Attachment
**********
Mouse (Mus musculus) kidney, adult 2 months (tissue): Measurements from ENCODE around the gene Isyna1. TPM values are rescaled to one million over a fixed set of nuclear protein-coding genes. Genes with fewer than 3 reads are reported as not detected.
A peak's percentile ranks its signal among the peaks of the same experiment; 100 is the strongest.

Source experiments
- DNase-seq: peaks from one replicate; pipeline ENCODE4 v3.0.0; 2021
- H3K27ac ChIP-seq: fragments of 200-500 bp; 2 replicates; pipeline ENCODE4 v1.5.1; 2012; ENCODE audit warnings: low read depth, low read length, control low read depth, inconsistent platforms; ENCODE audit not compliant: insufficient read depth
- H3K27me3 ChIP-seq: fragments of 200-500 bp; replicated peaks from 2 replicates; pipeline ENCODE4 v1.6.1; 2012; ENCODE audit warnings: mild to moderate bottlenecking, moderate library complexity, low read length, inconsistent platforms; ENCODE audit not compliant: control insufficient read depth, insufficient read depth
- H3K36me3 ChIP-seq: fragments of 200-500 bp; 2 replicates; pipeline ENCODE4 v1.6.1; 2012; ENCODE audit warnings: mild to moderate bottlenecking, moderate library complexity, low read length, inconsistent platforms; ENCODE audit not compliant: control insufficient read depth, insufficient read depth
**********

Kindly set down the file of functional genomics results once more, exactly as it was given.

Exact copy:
Mouse (Mus musculus) kidney, adult 2 months (tissue): Measurements from ENCODE around the gene Isyna1. TPM values are rescaled to one million over a fixed set of nuclear protein-coding genes. Genes with fewer than 3 reads are reported as not detected.
A peak's percentile ranks its signal among the peaks of the same experiment; 100 is the strongest.

Source experiments
- DNase-seq: peaks from one replicate; pipeline ENCODE4 v3.0.0; 2021
- H3K27ac ChIP-seq: fragments of 200-500 bp; 2 replicates; pipeline ENCODE4 v1.5.1; 2012; ENCODE audit warnings: low read depth, low read length, control low read depth, inconsistent platforms; ENCODE audit not compliant: insufficient read depth
- H3K27me3 ChIP-seq: fragments of 200-500 bp; replicated peaks from 2 replicates; pipeline ENCODE4 v1.6.1; 2012; ENCODE audit warnings: mild to moderate bottlenecking, moderate library complexity, low read length, inconsistent platforms; ENCODE audit not compliant: control insufficient read depth, insufficient read depth
- H3K36me3 ChIP-seq: fragments of 200-500 bp; 2 replicates; pipeline ENCODE4 v1.6.1; 2012; ENCODE audit warnings: mild to moderate bottlenecking, moderate library complexity, low read length, inconsistent platforms; ENCODE audit not compliant: control insufficient read depth, insufficient read depth